“Freud claimed that the only way to overcome this penis envy was to have a child of his own, and even went so far as to suggest that he wanted a male child in his efforts to gain a penis,” the researcher writes. British Psychological Society. Psychoanalyst Karen Horney, a contemporary of Freud whose theories led to the feminist psychology movement, saw penis envy as purely symbolic.
Horney postulated that envy, not of the phallus itself, but of the envy of the penis, had more to do with a woman’s position in society and “the desire for social prestige and position that men experience.” Thus, women felt inferior because of the freedom and social status they lacked because of their gender, and not because of their literal lack of a phallus,” the author writes. British Psychological Society.
In addition, Horney introduces the term “womb envy” and explains that men are negatively affected by their inability to have children and envy the “biological functions of the female sex”, including breastfeeding and pregnancy.
5. Ego, Id and Superego
Somebody think human psyche as the most enduring psychoanalytic theory in Freud’s career. Freud published his personality theory in 1923, which hypothesizes that the human psyche is divided into three parts – the ego, the id, and the superego. And they all develop at different stages of our lives. It is important to note that Freud believed that these are not physical objects in our brains, but rather “systems”.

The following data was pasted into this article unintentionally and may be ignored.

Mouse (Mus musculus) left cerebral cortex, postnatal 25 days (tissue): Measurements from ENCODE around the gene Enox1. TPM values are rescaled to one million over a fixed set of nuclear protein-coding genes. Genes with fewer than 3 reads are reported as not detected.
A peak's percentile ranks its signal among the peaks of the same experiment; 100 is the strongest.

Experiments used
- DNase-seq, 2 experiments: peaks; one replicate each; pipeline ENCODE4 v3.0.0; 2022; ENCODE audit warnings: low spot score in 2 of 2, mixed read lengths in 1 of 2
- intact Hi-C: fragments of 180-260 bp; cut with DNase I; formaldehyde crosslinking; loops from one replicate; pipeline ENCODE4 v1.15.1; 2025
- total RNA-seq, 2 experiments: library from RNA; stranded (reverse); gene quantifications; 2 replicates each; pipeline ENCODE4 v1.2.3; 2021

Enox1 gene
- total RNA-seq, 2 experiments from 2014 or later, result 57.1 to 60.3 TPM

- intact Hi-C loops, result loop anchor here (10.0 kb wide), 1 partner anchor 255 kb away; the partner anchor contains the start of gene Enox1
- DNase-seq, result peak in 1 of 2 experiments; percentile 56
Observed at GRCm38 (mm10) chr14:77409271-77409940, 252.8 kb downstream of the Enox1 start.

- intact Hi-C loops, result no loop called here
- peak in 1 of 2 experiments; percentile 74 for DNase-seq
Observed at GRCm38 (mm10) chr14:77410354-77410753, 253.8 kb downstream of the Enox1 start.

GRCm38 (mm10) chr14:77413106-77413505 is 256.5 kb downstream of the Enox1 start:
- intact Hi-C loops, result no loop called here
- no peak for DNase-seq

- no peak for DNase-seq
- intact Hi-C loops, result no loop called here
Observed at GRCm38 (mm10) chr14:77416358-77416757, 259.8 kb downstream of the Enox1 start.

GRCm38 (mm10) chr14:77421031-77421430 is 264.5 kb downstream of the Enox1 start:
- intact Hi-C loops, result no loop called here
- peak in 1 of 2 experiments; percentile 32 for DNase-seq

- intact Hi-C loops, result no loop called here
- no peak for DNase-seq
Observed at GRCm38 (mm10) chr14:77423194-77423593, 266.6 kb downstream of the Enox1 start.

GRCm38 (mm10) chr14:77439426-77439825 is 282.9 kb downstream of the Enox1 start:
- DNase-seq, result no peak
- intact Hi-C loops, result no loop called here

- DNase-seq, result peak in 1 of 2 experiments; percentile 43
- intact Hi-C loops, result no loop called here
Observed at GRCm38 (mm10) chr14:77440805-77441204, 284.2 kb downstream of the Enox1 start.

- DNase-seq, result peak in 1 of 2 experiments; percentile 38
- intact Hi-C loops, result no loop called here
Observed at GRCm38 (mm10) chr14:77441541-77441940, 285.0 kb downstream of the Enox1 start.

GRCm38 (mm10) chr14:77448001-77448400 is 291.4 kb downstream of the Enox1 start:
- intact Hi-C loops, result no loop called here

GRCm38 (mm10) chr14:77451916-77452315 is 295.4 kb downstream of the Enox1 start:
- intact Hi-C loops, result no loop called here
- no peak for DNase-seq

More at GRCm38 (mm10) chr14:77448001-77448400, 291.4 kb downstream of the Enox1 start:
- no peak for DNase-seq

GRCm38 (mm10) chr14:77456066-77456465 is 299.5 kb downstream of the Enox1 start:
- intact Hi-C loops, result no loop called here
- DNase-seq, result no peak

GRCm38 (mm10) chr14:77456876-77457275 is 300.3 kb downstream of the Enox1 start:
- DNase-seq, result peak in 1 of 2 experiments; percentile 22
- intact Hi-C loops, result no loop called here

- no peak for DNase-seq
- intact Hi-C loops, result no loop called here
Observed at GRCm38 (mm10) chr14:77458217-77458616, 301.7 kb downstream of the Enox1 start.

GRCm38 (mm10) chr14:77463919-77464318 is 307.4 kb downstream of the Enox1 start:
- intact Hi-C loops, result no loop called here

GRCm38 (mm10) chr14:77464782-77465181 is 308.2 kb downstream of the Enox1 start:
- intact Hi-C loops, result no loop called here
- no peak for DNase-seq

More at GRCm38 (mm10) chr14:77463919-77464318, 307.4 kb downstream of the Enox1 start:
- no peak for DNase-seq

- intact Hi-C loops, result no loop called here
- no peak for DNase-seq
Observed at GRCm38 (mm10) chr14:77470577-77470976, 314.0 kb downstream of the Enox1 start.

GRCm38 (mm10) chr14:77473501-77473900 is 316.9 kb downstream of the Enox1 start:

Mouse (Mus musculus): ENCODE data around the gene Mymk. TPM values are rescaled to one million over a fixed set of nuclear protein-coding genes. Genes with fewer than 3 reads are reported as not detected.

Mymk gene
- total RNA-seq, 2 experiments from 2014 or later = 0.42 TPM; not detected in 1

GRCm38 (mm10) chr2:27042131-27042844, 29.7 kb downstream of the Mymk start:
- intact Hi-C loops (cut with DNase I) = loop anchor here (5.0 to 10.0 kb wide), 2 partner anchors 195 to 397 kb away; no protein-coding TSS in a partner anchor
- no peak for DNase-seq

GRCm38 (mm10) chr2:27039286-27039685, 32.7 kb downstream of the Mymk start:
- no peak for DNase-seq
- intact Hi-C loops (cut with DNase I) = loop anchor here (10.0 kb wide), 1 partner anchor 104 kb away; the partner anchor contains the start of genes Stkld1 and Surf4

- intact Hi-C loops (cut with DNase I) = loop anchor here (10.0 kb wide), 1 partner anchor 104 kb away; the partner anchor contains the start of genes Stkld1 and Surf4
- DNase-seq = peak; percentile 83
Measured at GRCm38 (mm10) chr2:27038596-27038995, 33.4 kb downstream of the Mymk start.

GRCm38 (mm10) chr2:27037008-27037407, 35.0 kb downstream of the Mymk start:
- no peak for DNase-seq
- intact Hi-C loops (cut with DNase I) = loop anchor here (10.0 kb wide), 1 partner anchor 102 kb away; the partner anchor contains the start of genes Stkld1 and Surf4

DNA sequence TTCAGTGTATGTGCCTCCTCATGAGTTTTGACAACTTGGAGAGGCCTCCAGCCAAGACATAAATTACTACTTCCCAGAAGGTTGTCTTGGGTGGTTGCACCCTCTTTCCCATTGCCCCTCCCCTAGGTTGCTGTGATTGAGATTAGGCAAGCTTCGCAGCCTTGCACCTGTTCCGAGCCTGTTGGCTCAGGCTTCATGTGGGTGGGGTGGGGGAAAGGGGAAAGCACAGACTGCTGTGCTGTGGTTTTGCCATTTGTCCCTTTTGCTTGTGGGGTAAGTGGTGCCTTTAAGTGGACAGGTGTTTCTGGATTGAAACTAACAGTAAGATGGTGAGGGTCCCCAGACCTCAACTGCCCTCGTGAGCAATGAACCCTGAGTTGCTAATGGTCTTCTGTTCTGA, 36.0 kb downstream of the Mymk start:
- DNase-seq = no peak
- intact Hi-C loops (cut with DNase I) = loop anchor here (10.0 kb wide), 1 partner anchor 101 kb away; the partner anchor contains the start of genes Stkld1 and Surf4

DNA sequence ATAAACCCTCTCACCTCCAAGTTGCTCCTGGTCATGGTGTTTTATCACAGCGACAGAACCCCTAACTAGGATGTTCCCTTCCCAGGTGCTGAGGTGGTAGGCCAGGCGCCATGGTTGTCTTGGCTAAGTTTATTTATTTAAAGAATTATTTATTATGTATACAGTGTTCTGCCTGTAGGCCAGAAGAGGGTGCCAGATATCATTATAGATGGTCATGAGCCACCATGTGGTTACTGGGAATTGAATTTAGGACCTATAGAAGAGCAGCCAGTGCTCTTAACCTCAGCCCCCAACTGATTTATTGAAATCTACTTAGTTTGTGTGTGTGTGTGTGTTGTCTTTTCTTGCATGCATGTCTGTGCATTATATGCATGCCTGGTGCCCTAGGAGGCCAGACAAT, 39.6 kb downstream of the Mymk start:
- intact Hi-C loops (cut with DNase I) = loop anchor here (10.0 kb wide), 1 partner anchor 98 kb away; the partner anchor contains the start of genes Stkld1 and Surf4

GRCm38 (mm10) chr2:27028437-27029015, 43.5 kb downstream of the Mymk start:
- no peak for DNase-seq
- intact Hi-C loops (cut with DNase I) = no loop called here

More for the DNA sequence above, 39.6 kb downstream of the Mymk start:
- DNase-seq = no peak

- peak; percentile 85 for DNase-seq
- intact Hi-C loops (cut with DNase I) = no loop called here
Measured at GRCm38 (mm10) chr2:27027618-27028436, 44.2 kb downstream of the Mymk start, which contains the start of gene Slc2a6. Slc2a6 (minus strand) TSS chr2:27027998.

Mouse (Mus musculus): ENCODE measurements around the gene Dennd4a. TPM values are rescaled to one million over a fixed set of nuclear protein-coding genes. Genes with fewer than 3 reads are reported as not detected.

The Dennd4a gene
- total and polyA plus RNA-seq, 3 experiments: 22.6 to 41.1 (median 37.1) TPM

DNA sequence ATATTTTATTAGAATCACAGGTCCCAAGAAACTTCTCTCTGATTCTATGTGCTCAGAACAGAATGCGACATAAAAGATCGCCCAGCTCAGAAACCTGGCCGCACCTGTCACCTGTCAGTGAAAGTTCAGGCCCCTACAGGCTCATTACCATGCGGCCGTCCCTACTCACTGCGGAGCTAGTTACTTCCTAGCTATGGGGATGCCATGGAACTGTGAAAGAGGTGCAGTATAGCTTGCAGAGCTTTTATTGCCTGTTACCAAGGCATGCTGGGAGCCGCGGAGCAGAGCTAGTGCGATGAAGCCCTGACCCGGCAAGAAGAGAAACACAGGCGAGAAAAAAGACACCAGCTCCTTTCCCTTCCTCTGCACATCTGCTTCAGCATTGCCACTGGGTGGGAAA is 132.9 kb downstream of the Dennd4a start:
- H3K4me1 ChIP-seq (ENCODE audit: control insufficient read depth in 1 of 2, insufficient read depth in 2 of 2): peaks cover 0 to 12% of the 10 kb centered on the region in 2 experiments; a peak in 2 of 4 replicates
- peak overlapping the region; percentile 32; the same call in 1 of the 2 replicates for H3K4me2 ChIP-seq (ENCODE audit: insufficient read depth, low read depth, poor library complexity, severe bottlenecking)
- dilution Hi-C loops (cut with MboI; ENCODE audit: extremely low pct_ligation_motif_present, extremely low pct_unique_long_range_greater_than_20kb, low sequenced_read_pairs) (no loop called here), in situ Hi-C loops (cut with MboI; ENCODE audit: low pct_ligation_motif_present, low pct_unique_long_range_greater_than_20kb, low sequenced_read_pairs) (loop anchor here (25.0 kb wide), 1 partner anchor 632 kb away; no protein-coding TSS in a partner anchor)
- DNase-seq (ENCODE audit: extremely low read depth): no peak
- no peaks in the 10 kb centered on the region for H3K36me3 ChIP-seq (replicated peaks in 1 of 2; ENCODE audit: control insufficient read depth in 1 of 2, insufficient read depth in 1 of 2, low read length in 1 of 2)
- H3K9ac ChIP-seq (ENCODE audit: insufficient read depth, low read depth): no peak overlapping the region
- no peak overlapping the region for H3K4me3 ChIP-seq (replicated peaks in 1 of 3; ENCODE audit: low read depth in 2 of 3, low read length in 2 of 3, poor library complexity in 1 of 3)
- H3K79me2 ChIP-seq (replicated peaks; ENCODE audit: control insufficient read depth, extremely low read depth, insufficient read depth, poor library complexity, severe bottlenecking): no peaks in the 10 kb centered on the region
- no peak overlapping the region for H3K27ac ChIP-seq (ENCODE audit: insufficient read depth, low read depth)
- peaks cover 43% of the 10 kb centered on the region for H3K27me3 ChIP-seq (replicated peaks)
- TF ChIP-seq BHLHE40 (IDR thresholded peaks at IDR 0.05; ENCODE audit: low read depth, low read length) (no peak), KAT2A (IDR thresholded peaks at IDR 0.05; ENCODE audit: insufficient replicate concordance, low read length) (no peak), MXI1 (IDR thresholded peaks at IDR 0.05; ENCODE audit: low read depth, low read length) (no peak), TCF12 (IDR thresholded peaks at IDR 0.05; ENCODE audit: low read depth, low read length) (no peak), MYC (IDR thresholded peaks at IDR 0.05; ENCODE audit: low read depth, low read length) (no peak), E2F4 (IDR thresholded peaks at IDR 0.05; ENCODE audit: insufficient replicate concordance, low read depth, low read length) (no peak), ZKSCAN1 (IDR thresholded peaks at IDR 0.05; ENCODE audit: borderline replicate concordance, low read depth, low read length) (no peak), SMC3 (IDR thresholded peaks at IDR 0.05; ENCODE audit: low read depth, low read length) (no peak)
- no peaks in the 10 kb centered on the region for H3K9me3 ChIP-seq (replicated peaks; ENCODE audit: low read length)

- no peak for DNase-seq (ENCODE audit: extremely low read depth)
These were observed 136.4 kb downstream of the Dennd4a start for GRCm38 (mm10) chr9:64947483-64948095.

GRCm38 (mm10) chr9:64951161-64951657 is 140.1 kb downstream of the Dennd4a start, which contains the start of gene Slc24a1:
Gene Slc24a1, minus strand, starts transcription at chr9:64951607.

While the word “ego” is used much more frequently in popular culture than “id” and “superego”, the three are related. According to Freud, the id is the most primitive part of the human psyche. This is the basis of our sexual and aggressive urges. The superego is our moral compass, and the ego is the judge, if you will, between the pulls of the id and the superego.
Freud’s psychological theories remain in our subconscious and consciousness
The next time you wake up from a strange dream that you can tell your best friend in detail, he will respond: “Oh, snakes? This dream is all about penis envy.” Or your boss yells at you and you mutter under your breath, “Too ego.” Or you are killing time on a long car ride and throwing away words and free associations – you have to thank Freud. And, if you’re looking for a reason to pay tribute to Freud and all of his contributions to our folk, pop culture and therapy, consider raising a toast to the father of psychoanalysis. He was born on May 6, 1856.